In my previous post on Mexico’s playoff system (the Liguilla), I wrote about the percentage of playoff seeds that advanced to the latter stages of the tournament as a function of the criteria for deciding series winners. In this post I’ll analyze the effect of the first-leg result — and the playoff format — on the outcome of the series.
As in my previous post, I’m going to focus on the 58 tournaments, from the 1981-82 season to the 2016-17 Clausura, that had at least an eight-team playoff field and don’t use replays to decide a series winner. I’ll use data on the playoff matchups and final scorelines over both legs of the wildcard, quarterfinal, and semifinal rounds to answer the following questions:
- What effect does the first leg result have on the series result?
- How often is the away goals rule or ventaja deportiva (league position) rule enforced?
- How often is the tie decided on penalty kicks?
Winning First Leg is (almost) Everything
In the Mexican Liguilla, the lower-placed team from the regular season will host the first leg. The importance of the first leg result — for both teams — cannot be overstated. A positive result tilts the tie in favor of the winning side, and a draw shifts the advantage to the away side.
The knockout ties of the 1980s, which lacked any series tiebreaker other than penalty kicks (48 two-legged ties), saw the first leg hosts win that opening match 41.7% of the time (20 wins). But carrying an advantage on aggregate was no guarantee to the first leg host as they would go on to win 40% of those series. A draw for the away side — the higher seeded team — swung the advantage emphatically their way, and an away win would all but seal the series. Only twice did a tie featuring an away win in the first leg end in anything other than a win for the higher seeded team after normal time, and in one of those times the series was decided on penalties. Nevertheless, penalties did occur quite often (25% of all ties) if a home win or draw occurred in the first leg.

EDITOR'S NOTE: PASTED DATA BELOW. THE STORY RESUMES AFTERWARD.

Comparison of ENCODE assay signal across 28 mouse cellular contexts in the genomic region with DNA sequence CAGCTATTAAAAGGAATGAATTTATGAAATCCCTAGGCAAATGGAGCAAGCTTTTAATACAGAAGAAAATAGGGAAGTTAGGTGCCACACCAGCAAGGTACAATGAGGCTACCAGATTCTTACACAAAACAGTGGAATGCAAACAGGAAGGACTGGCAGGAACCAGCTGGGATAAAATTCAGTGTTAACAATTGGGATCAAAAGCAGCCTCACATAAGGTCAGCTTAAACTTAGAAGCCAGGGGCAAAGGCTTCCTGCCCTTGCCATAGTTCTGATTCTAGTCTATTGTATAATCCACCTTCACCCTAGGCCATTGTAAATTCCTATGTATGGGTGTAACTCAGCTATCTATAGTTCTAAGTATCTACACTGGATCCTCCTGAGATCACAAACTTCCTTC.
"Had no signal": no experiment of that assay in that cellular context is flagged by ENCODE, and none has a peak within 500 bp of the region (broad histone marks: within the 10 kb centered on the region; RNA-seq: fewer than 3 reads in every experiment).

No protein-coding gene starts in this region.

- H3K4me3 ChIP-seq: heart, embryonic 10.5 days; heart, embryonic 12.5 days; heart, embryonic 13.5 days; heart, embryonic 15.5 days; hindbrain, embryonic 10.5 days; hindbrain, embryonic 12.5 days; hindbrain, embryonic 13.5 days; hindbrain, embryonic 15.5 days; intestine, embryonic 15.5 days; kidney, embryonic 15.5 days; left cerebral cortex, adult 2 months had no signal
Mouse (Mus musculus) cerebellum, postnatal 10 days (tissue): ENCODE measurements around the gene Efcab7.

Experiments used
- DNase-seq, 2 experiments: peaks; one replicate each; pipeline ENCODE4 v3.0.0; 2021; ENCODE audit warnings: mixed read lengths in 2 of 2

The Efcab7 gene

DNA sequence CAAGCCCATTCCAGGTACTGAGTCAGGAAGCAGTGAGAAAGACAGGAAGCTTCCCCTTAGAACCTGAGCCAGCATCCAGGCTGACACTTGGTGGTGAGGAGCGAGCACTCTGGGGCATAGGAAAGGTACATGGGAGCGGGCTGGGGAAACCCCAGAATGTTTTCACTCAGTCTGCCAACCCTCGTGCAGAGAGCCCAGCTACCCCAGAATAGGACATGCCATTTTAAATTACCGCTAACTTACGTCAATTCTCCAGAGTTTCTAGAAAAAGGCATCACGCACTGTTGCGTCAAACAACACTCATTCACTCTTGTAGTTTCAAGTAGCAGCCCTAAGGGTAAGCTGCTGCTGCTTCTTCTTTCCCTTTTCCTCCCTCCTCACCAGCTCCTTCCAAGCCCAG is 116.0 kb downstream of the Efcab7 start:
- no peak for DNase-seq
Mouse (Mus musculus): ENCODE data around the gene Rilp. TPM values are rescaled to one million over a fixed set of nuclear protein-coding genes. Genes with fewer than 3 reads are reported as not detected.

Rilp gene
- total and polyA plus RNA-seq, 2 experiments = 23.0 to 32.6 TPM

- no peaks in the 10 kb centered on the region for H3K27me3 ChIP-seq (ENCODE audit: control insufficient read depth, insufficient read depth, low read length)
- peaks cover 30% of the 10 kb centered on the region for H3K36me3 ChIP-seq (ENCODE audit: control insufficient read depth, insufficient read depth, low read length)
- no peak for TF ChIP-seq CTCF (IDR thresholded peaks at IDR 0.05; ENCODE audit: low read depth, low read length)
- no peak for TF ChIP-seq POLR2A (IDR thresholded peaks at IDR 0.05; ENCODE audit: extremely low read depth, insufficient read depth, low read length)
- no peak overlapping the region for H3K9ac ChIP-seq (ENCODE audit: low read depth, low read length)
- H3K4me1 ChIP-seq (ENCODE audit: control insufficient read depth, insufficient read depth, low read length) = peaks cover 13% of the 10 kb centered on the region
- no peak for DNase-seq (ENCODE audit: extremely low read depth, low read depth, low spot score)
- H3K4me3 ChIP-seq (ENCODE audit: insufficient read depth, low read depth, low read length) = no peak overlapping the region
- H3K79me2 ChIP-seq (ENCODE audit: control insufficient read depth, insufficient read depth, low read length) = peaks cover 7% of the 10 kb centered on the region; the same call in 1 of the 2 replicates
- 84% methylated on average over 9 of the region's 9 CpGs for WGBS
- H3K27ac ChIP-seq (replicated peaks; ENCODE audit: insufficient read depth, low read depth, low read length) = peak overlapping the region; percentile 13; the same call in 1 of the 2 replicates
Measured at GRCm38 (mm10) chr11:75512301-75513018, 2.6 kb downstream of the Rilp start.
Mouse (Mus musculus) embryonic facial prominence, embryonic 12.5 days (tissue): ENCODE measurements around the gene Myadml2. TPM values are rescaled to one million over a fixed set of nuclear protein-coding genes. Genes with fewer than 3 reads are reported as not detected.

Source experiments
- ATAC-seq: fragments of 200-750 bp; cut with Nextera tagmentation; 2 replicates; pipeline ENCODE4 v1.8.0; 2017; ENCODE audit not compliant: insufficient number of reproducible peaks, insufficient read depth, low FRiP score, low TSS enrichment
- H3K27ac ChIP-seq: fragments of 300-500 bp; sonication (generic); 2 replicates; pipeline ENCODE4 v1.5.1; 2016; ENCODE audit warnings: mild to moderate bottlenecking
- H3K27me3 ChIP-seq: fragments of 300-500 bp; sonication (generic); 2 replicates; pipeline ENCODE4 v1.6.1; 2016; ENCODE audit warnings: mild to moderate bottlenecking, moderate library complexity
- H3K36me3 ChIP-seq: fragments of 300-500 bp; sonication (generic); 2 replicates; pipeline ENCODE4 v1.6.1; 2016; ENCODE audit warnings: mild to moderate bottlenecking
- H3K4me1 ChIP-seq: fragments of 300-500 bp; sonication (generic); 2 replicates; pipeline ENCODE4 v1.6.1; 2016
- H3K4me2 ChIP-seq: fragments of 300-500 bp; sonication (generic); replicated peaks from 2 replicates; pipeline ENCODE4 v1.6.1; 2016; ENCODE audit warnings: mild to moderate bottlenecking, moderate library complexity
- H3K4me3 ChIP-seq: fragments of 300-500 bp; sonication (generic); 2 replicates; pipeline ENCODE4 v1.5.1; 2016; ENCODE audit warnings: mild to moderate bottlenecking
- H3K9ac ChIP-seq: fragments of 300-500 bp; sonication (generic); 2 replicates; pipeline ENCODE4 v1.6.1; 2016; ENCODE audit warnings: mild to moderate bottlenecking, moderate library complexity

The use of league position as the sole tiebreaker during the 1990s and 2000s (228 ties) eliminated penalty kicks as a series decider, provided a safety margin to the second-leg hosts, and forced the first-leg hosts to gain enough of an advantage to weather the away leg. The first-leg hosts appeared to do just that during this era as they won 64% of the series in which they won the opening match. The league position tiebreaker made first-leg draws almost fatal to the lower-seeded teams’ chances — when you include the proportion of ties that are decided on league position, the higher-seeded teams won 86% of the ties that had a first-leg draw and 92% of the ties that featured a first-leg away win.
The current playoff system (100 ties) uses away goals and then league position as the tiebreakers, which as a result provide an additional path for the lower-seeded team to advance. The primary path for such teams to win the two-legged tie remains a first-leg win. The difference observed with this format is that a first-leg draw is no longer as fatal to the lower-seeded team’s chances as in other formats. Could this be a result of the lower-seeded side having more of an incentive to seek away goals in the second leg? A away win does swing the advantage strongly toward the higher-seeded side, but it appears to be more pronounced because of the away goal advantage. In general, the away goals rule has been used to decide 13% of the ties, and league position to decide 10%.
The Mexican Liguilla has seen a variety of criteria for deciding two-legged ties since they were first used in the 1970s. Throughout the changes in the formats, it remains essential to score a win in the first leg in order to gain an advantage in the series. The use of the ventaja deportiva rule has provided a safety margin to the higher-seeded teams, but the imposition of away goals has made a drawn first-leg result less of a disadvantage to the lower-seeded side.
The next posts in this series will address the effect of first-leg goal differential on the series outcome and examine the use of the two-legged tie in the finals. Watch this space.